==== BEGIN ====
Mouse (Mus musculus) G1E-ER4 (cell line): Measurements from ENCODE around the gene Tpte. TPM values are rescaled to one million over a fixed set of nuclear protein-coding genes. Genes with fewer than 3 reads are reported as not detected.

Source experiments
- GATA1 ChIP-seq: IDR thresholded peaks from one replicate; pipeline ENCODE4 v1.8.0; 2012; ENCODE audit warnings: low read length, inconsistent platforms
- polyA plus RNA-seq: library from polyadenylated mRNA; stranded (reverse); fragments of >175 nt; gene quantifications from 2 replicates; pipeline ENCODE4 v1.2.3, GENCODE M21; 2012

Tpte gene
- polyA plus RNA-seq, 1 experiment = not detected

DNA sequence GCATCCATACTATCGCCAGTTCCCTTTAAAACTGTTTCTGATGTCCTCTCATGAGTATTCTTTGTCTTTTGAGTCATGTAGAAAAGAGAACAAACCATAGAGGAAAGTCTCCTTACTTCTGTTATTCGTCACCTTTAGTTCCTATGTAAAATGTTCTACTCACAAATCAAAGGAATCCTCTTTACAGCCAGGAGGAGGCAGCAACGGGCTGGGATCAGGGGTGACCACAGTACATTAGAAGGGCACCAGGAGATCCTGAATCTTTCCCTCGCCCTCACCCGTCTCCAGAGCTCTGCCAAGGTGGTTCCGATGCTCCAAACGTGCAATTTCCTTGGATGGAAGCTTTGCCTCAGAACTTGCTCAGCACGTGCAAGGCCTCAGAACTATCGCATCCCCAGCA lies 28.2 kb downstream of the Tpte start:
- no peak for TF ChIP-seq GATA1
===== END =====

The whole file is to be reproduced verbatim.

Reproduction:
Mouse (Mus musculus) G1E-ER4 (cell line): Measurements from ENCODE around the gene Tpte. TPM values are rescaled to one million over a fixed set of nuclear protein-coding genes. Genes with fewer than 3 reads are reported as not detected.

Source experiments
- GATA1 ChIP-seq: IDR thresholded peaks from one replicate; pipeline ENCODE4 v1.8.0; 2012; ENCODE audit warnings: low read length, inconsistent platforms
- polyA plus RNA-seq: library from polyadenylated mRNA; stranded (reverse); fragments of >175 nt; gene quantifications from 2 replicates; pipeline ENCODE4 v1.2.3, GENCODE M21; 2012

Tpte gene
- polyA plus RNA-seq, 1 experiment = not detected

DNA sequence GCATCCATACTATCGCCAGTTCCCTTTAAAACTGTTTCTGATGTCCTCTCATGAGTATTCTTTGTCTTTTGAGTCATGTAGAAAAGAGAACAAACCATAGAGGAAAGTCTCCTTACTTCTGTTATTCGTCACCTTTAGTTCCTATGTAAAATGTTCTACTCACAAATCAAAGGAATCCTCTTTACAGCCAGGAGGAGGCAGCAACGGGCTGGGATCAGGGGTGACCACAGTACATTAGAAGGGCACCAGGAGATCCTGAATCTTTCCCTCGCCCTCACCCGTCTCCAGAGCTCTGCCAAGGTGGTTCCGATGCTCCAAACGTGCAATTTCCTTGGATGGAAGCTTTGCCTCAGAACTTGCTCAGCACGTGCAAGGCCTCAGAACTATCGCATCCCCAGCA lies 28.2 kb downstream of the Tpte start:
- no peak for TF ChIP-seq GATA1